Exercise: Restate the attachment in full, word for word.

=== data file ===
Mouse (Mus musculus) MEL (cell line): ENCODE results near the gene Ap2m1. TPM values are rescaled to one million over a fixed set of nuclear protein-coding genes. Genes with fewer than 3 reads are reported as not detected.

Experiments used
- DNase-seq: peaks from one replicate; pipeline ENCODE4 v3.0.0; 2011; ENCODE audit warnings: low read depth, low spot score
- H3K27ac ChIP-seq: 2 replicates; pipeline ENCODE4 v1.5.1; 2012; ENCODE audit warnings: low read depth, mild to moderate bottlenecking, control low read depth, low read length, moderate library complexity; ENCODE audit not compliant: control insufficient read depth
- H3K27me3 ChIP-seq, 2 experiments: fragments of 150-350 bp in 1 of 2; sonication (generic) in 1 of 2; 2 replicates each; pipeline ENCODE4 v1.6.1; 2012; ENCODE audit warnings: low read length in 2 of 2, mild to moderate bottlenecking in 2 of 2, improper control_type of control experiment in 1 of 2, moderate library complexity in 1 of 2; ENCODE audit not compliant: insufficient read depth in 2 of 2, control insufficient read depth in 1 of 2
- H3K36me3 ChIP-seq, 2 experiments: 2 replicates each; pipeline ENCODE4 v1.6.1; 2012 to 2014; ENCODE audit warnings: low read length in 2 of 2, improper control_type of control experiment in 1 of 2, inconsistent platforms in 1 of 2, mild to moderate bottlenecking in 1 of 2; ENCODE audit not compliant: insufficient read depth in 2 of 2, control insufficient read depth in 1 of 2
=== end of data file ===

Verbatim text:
Mouse (Mus musculus) MEL (cell line): ENCODE results near the gene Ap2m1. TPM values are rescaled to one million over a fixed set of nuclear protein-coding genes. Genes with fewer than 3 reads are reported as not detected.

Experiments used
- DNase-seq: peaks from one replicate; pipeline ENCODE4 v3.0.0; 2011; ENCODE audit warnings: low read depth, low spot score
- H3K27ac ChIP-seq: 2 replicates; pipeline ENCODE4 v1.5.1; 2012; ENCODE audit warnings: low read depth, mild to moderate bottlenecking, control low read depth, low read length, moderate library complexity; ENCODE audit not compliant: control insufficient read depth
- H3K27me3 ChIP-seq, 2 experiments: fragments of 150-350 bp in 1 of 2; sonication (generic) in 1 of 2; 2 replicates each; pipeline ENCODE4 v1.6.1; 2012; ENCODE audit warnings: low read length in 2 of 2, mild to moderate bottlenecking in 2 of 2, improper control_type of control experiment in 1 of 2, moderate library complexity in 1 of 2; ENCODE audit not compliant: insufficient read depth in 2 of 2, control insufficient read depth in 1 of 2
- H3K36me3 ChIP-seq, 2 experiments: 2 replicates each; pipeline ENCODE4 v1.6.1; 2012 to 2014; ENCODE audit warnings: low read length in 2 of 2, improper control_type of control experiment in 1 of 2, inconsistent platforms in 1 of 2, mild to moderate bottlenecking in 1 of 2; ENCODE audit not compliant: insufficient read depth in 2 of 2, control insufficient read depth in 1 of 2